Still Swinging

Tallahassee is a long way from Grand Blanc, Mich., but if it’s a trip for your one true love, it is a trip definitely worth making. Just ask Florida A&M golfer James Petty. Although the task of balancing school, sports and one’s personal lifestyle may seem difficult, the 21-year-old business major makes it seem all too easy after making his mark as one of Florida A&M University’s greatest golfers. With his recent victories and accomplishments like the Spring Invitational individual championship, Petty has proven that he is capable of competing in the golf world. He has won two individual tournaments in the 2007 season and says FAMU can expect much more to come. Known as Pooter to his family, Petty said he couldn’t think of a better place to pursue his golfing career other then the Hill. While most know Florida as the Sunshine State, it is also known as the golf capital of the world and now a second home for Petty. The 6-foot-2-inch golfer and recent champion sat down with the Famuan fresh off his South Carolina tournament and welcomed the University into his life as a student, golfer and Rattler.

The FAMUAN: How long have you been playing golf?

I’ve been playing since I was 11 years old.

The FAMUAN: Who introduced you to the game?

I introduced myself, but Butch Rose was my first coach, a black guy out Flint, Mich. He coached at a golf course. He would pick me up from my house and take me to the golf course every day. I would hit balls, practicing on putting ever since.

The FAMUAN: What inspired you to play?

I found some golf clubs in the garage and started swinging them. I asked my parents to sign me up for some classes, and I’ve been playing ever since. The FAMUAN: Was there ever a time you felt like the workload was just too much – ever felt like quitting?

I would say no because I was just doing it as a hobby. My parents supported me the whole time; there was never any pressure from them. It was just something I wanted to do because I enjoyed it. There was never a point when I wanted to quit.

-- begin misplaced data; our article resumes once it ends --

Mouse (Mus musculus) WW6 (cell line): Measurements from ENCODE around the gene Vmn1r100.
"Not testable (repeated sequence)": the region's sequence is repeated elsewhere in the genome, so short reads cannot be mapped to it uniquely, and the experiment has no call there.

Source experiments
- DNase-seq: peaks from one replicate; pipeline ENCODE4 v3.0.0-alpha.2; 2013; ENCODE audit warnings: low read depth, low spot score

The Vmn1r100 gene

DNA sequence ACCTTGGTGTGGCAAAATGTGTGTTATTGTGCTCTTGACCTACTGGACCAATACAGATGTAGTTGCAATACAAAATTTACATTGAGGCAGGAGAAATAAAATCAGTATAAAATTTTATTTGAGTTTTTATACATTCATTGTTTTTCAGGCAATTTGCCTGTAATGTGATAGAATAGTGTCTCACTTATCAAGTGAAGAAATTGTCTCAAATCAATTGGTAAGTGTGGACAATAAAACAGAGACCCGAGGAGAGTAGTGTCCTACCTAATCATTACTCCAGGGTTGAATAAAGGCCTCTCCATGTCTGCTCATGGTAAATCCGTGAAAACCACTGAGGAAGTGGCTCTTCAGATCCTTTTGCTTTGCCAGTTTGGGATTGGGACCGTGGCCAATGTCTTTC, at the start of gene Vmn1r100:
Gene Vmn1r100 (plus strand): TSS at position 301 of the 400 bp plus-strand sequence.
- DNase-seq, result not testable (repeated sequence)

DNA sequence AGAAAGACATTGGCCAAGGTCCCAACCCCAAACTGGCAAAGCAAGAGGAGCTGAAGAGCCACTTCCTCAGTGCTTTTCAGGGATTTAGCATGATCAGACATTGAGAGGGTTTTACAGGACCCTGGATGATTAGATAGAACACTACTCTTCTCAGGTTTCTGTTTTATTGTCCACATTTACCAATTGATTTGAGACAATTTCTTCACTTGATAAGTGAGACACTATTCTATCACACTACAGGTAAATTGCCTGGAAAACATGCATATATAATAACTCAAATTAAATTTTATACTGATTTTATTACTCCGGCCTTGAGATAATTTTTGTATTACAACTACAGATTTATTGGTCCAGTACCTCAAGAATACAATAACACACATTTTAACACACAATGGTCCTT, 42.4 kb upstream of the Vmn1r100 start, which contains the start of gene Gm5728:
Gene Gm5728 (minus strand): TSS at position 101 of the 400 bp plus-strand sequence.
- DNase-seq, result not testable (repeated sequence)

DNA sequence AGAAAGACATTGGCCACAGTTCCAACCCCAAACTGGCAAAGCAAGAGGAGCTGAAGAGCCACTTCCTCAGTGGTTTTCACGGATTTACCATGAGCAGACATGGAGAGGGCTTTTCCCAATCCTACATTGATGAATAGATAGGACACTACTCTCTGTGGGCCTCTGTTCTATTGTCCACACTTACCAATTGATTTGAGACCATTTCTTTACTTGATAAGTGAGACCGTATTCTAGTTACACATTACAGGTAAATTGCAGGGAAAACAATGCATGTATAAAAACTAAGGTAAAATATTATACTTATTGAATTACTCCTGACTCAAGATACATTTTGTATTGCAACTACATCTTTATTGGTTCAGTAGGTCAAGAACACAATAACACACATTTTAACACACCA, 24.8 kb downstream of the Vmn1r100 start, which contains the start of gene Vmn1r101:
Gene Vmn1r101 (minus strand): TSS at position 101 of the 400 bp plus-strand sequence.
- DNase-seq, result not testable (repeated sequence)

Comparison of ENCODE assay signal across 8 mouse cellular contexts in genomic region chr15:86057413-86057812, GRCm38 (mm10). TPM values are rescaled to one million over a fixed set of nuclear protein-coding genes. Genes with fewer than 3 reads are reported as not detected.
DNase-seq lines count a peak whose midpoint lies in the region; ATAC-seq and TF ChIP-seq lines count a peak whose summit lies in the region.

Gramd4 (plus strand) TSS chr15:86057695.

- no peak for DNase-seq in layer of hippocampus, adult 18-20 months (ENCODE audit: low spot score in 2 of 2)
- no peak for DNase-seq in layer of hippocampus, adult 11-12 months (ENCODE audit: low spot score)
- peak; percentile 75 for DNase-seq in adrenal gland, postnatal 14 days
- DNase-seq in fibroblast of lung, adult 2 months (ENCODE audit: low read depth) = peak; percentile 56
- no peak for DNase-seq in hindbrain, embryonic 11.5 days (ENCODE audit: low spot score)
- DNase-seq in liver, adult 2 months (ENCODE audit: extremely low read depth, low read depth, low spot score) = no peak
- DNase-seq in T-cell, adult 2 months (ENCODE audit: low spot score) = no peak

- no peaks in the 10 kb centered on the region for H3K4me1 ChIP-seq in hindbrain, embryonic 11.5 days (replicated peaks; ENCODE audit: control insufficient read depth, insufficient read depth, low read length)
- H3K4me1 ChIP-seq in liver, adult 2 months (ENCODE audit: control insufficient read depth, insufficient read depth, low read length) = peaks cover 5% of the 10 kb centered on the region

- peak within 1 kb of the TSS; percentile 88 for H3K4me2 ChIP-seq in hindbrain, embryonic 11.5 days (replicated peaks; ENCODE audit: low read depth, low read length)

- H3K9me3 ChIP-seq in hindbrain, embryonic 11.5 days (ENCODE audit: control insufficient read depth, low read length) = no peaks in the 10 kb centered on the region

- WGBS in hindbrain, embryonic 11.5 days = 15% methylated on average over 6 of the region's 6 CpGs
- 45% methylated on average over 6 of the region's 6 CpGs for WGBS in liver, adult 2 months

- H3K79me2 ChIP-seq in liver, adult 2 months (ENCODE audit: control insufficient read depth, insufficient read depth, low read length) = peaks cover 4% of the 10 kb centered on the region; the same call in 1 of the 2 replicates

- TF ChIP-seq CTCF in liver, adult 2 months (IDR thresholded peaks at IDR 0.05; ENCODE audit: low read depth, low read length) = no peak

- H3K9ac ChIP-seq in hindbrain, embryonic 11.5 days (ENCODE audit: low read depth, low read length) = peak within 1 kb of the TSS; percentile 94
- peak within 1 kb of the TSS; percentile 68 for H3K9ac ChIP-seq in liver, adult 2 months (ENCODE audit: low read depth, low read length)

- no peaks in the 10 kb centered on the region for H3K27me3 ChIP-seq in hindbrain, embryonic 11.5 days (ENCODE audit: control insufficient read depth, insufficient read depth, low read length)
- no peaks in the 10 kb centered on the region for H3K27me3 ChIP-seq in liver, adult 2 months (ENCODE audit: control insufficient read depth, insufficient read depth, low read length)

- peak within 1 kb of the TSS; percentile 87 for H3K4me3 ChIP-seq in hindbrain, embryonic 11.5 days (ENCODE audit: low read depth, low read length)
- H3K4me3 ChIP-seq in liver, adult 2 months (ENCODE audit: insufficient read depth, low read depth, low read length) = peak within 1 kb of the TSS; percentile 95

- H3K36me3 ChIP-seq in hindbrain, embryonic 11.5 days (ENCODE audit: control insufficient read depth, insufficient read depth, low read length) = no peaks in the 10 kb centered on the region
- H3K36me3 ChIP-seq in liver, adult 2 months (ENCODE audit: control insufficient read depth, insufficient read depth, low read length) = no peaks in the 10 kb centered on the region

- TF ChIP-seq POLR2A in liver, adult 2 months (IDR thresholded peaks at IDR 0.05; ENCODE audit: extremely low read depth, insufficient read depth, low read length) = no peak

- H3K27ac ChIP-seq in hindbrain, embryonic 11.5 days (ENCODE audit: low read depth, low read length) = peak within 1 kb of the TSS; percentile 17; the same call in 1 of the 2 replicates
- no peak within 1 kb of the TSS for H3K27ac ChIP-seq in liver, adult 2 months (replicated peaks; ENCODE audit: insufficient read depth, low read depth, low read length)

The FAMUAN: When did you fall in love with the game?

Around 12 years old. Soon as I get out of school, I would go play till the sun go down. I looked forward to playing daily. I just love to play golf every day.

The FAMUAN: Describe your state of mind during the time when the men’s golf team was cut from FAMU athletics?

I was disappointed that they cut the program, and I was hoping and praying that the school would bring it back. I was thinking about transferring. I love FAMU, and I was pretty much waiting it out and in high hopes that they would bring the program back. Once it was reinstated during the fall semester, I was excited. I mean, it’s the only reason I came to FAMU, so it did make me happy. The FAMUAN: How does it feel to be a minority golfer, especially playing in games that are majority white?

It doesn’t feel that much different from when I was growing up. Growing up, I was always playing with mostly white kids, but then I started playing inner city programs around 13 and 14. It was nice to see other African Americans doing what I do and enjoying it. I’m a competitor, and I don’t feel like I have a disadvantage being a minority. I’m just out there trying to win. The FAMUAN: How expensive is your equipment?

Golf equipment is pretty costly. I would have to say a good bag with nice clubs is about $2,500 dollars. We have to pay for them ourselves. The FAMUAN: How have spectators responded to you during your years as a Rattler golfer?

People are excited. They are always happy to see an individual doing well. It’s interesting when people learn that I’m a golfer. They ask me to teach them how to play and always want to go out and hit. I think more people are getting interested in the sport. It is starting to get common among black people now that Tiger Woods is one of the greatest athletes to play. Spectators respond well.

The FAMUAN: Is there any particular golfer that influences you?

Tiger Woods is my biggest influence in the game. He is an African American and the greatest golfer in the world. I like his style of play on the course.

The FAMUAN: How would you describe your style on the course?

I hit the ball pretty straight, probably at an average distance, and I’m pretty good around the green short range wise. The FAMUAN: What is one of your most memorable moments at FAMU?

Probably right now. I won two tournaments in one semester. It the most exciting news I’ve had so far… that and the golf program coming back.

The FAMUAN: What was your greatest accomplishment in the game?

My greatest accomplishments will be the lessons learned from golf. Being a golfer taught me how to react to different situations. It taught me patience, and it is also a great networking method. I meet a lot of new people on the course, and in the business world, a lot of deals are sealed playing golf. It’s beneficial for me being a business major. Winning two tournaments in one semester is probably one of my greatest accomplishments. The FAMUAN: Where do you hope to take your golfing career after college?

I’m going to try to go pro. If that doesn’t work out, I will pursue my career in business.